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Discussion Starter · #1 ·
hi, i found a fledgling collared dove 2 days ago, fallen out of nest in high winds...
we got to till this morning, when i fed it and it arched its head back and closed eyes and keeled over.
i feel terrible for having probably choked it in some way. i have no experience in this and knew nobody near me to show me how to do it, so the last feedings have been very slow and probably more food around on on the bird than in it. i really want to know how (using a small syringe of 5ml) i could have avoided this death. how do i know i get the food in the right place? how slow? how far into the beak? how to make sure i miss the airway, but the food goes down? what makes them swallow? how runny or claggy should it be? how often how many milliliters? like, 1 ml, then wait a few seconds, another ml then wait or...? any help appreciated... thanks
 

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It's possible that he aspirated, food going down the trachea instead of into the crop. One should never squirt food or water into their mouths. The best to feed a fledgling dove or pigeon (or when they are older than 2 weeks) will be frozen peas defrosted in warm water. You will then have to hold him on your lap, force the beak open with the fingers of one hand and insert a pea with the fingers of the other hand. 30 peas 3 times daily is usually enough.

For a pigeon or dove younger than 2 weeks, one can do syringe feeding. Youtube have a lot of video's about how to do this, just google "how to feed baby pigeon" and all the info will be there.

It's a pity you did not post sooner, but don't beat yourself up about what happened. We all make mistakes, and the fact that you posted here shows that you are willing to learn from the mistakes. Next time you will be better prepared.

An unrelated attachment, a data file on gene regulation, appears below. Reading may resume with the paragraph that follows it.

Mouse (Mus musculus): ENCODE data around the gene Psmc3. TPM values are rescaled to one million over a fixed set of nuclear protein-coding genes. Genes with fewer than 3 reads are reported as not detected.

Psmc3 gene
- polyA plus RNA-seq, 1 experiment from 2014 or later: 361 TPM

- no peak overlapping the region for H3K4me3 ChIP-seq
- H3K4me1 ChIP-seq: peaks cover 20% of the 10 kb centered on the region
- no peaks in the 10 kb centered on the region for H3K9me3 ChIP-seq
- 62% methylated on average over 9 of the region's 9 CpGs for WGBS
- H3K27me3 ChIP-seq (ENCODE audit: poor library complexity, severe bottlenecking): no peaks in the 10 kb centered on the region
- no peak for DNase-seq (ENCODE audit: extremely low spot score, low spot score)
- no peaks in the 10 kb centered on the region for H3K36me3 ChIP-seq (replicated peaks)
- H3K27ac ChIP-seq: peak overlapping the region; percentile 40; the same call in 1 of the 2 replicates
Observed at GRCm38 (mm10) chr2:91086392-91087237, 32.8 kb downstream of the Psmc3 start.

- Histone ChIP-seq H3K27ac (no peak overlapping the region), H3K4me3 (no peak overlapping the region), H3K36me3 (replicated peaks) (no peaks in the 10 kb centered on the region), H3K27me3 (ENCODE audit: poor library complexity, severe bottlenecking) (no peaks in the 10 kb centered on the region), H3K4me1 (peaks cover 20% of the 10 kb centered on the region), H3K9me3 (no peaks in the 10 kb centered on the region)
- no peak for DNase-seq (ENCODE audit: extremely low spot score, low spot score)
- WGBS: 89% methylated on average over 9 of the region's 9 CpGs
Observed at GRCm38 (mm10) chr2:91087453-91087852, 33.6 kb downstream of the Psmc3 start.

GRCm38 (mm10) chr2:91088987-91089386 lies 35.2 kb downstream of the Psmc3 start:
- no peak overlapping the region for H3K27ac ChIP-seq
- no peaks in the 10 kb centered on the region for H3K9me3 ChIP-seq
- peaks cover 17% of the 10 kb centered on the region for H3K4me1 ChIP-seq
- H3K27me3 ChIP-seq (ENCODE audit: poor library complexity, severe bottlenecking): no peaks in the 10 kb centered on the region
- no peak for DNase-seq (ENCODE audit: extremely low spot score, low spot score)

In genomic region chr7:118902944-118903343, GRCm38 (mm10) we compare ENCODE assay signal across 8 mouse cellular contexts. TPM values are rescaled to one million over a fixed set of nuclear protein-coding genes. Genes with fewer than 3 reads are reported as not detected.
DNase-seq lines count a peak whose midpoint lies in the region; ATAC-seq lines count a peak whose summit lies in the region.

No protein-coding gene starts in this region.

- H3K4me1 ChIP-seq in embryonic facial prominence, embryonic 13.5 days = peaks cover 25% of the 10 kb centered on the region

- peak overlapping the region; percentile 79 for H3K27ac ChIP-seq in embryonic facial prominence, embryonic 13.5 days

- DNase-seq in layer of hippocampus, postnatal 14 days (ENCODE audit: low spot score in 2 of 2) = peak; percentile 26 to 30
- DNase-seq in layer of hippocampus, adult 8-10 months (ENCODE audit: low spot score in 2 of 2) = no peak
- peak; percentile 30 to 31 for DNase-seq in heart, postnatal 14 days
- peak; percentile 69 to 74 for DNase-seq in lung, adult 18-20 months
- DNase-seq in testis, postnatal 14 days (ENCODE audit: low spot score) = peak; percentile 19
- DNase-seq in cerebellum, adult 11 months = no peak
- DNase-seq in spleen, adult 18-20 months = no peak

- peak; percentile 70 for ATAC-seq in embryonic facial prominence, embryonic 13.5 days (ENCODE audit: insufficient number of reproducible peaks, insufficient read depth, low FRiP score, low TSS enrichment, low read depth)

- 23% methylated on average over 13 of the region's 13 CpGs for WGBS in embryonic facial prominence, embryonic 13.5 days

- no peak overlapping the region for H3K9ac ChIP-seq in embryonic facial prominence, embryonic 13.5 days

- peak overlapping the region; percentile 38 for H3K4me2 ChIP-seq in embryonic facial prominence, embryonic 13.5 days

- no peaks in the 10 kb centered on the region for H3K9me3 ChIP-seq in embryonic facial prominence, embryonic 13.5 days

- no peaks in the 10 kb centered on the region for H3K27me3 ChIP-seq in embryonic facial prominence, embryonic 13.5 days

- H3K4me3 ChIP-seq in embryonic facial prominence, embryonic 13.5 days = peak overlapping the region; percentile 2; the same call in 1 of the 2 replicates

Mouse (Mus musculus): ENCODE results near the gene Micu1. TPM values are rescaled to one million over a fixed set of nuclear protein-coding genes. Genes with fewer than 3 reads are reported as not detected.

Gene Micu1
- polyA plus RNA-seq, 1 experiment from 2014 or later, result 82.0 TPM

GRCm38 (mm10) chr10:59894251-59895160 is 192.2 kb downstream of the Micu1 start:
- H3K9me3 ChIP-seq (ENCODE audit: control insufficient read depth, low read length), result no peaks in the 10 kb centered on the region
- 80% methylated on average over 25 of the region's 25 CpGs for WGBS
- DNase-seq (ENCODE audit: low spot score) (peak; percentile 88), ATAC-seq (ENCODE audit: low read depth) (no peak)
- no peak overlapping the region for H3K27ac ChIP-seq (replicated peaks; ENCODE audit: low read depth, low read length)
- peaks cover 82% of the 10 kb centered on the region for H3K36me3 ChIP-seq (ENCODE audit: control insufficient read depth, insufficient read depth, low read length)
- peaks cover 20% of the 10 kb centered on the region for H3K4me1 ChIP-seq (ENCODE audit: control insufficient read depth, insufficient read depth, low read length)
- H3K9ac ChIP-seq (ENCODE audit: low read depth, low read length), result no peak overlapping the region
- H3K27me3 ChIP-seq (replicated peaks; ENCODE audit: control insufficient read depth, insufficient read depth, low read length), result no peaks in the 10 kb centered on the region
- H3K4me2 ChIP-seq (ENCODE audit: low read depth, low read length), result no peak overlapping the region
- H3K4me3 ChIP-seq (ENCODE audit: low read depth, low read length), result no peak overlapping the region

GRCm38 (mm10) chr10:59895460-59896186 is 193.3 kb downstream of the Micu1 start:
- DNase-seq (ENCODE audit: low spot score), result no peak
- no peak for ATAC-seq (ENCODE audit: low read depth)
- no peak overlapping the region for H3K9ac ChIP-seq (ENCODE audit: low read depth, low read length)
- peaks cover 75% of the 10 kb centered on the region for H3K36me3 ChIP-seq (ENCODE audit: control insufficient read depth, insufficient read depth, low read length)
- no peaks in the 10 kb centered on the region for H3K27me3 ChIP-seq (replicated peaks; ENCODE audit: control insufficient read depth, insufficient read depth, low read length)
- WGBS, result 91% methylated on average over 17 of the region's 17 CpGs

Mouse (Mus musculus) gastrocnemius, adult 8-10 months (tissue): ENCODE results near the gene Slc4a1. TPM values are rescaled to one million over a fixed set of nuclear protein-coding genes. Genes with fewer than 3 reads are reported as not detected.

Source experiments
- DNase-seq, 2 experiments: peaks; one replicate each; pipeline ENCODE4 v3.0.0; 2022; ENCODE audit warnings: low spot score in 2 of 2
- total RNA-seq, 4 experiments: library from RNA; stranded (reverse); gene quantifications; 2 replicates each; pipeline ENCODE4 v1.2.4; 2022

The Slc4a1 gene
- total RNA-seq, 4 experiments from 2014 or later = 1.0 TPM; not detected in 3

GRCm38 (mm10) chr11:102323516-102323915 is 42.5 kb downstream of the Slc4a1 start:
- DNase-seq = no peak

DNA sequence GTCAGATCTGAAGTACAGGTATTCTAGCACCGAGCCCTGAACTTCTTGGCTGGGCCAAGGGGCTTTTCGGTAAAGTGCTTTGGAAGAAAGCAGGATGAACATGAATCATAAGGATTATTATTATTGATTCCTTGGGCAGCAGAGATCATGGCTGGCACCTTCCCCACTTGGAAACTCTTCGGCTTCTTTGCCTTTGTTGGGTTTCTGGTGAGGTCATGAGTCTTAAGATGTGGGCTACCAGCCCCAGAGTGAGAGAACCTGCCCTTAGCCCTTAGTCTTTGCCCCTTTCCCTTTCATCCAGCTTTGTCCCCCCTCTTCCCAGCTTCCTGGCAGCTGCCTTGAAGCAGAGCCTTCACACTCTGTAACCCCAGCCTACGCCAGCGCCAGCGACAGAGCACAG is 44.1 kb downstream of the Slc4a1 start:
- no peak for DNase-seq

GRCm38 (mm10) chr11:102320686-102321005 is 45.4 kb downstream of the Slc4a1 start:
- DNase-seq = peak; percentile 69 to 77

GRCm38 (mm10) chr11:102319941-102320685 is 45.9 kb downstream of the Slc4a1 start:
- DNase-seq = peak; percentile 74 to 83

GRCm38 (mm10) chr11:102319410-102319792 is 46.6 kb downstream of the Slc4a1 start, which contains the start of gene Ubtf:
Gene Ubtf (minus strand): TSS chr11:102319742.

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How were you feeding it? It sounds like you were sticking the syringe down it’s throat? That’s not ideal for doves. I was taught to tube feed them, but a lot of people use the cut off syringe method. With a fledgling you could just force feed frozen peas.

If you open up a birds beak and look down the throat you will see a small hole at the base of the tongue. That’s the glottis and you have to get the syringe past that. That’s easy with song birds who gape, but with pigeons and dove you basically have to force feed if you’re using a syringe. If you must syringe feed them like that, you would give them a syringe full, then wait until there’s no formula at the back of the throat.

Bird formula should be pancake-batter thick when they’re doing well. There should be instructions on the formula, but ive never actually followed them. I feed until the crop is full and wait until it’s mostly empty, letting it empty completely over night. I know that’s pretty useless for someone with no experience. 1ml per 10g of weight is the basic guideline for pigeons.
 

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Discussion Starter · #5 ·
thank you for your replies. i learnt a lot of new stuff, but then, it was all new to me. i m really
grieving for what i did to this little dove, and hopefully will be much better equipped next time.
 
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